As a result of many battles, laws and amendments, modern day voting is a much simpler matter. To vote in a presidential election today, you must be 18 years old, a United States citizen and NOT a convicted felon. Each state has its own requirements, but the National Voter Registration Act of 1993 makes registering simple. Thanks to the act, also called the "Motor Voter Law," states now permit citizens to register by mail, when they obtain their driver's license, or at government agencies. You can even access voter registration information online!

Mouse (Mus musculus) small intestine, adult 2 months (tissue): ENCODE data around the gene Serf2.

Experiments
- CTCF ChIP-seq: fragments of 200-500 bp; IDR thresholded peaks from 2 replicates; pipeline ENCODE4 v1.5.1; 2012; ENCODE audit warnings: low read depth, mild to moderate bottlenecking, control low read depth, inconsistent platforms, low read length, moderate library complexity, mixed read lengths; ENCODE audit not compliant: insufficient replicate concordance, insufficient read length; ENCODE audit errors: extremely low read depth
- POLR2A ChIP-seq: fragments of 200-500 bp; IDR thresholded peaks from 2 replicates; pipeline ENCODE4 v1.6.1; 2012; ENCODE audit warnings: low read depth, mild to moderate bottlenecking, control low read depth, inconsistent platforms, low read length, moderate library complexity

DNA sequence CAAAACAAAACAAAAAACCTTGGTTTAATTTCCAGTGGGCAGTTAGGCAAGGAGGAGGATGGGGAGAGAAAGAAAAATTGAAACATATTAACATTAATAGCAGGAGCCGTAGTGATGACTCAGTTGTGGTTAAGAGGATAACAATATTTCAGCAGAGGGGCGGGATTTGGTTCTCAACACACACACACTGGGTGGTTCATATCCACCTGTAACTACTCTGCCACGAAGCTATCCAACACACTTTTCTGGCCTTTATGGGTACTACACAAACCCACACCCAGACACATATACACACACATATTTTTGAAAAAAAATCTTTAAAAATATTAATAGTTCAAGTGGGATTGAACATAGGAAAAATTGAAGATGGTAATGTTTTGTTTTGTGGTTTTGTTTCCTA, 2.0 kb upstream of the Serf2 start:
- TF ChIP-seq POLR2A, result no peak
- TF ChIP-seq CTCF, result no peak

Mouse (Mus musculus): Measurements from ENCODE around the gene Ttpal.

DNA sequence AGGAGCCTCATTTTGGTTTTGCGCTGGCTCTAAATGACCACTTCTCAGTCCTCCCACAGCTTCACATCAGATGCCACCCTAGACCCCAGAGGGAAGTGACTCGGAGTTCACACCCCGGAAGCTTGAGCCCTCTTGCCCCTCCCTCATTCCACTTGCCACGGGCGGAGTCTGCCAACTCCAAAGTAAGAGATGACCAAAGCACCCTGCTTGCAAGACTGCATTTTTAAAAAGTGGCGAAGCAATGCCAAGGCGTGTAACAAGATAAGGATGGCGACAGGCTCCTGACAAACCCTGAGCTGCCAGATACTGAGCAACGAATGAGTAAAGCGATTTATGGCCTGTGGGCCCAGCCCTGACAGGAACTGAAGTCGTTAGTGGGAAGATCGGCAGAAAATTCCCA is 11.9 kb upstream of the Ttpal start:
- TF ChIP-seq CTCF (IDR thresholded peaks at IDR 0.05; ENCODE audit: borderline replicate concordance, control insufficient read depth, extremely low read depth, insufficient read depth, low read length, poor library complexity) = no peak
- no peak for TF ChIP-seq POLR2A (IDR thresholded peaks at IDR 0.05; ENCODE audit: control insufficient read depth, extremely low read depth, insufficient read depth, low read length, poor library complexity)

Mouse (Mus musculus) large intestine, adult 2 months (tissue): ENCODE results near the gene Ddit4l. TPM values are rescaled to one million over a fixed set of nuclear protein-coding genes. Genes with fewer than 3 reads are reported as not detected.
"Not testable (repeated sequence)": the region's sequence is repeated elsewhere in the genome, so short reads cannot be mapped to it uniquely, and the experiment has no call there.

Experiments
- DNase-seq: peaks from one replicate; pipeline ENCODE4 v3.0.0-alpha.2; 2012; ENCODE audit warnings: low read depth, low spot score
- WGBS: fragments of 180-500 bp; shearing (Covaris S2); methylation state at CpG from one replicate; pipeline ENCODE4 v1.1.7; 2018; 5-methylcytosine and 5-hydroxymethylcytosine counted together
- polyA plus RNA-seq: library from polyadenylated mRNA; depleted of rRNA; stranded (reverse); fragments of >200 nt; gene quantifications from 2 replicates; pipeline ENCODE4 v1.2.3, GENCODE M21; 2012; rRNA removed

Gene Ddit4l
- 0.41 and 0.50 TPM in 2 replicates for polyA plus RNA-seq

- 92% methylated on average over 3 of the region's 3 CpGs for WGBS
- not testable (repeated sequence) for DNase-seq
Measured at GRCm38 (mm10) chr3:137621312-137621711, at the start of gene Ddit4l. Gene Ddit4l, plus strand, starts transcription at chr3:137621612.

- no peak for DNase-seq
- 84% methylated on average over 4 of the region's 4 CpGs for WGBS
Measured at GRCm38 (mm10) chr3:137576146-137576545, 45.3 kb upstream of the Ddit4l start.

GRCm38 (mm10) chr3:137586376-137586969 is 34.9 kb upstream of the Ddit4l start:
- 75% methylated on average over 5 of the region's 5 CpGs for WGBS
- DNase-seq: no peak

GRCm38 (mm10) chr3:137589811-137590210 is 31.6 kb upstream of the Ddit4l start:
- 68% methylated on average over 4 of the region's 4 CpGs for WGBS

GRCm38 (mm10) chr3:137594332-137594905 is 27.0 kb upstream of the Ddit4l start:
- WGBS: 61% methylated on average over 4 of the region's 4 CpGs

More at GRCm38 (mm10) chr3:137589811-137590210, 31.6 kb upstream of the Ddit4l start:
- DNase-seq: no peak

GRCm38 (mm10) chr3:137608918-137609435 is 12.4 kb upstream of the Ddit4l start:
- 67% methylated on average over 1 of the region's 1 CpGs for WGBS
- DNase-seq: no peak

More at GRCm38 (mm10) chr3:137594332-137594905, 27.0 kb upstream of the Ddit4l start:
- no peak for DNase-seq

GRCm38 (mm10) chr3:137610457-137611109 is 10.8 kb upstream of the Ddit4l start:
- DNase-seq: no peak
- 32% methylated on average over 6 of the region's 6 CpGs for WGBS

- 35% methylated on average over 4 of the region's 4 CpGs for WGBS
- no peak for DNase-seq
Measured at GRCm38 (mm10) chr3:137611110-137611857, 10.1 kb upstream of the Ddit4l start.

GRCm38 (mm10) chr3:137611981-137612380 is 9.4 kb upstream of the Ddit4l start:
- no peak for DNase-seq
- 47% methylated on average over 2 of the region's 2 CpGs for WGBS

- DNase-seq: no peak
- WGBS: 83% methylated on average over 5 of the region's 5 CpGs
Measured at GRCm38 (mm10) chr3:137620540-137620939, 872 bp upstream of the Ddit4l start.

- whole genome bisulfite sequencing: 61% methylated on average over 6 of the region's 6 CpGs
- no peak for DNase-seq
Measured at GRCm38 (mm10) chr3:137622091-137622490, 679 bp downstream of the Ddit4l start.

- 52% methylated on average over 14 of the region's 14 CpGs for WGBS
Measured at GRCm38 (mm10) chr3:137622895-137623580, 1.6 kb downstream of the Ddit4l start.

In every suffrage battle in America's history, Article I, Section 4 of the Constitution saved the day. It provided that "Congress may at any time by law make or alter such regulations" governing elections. Without that provision of Article I, unfair voting practices might still exist in the United States.
This precious right, the right to vote, was hard won by many of our nation's citizens. Today, active citizenship demands that Americans cast a vote to have their "say" in the political arena. After the bitter struggle to gain the right to vote for all our citizens, one might wonder why so many Americans do not exercise this right.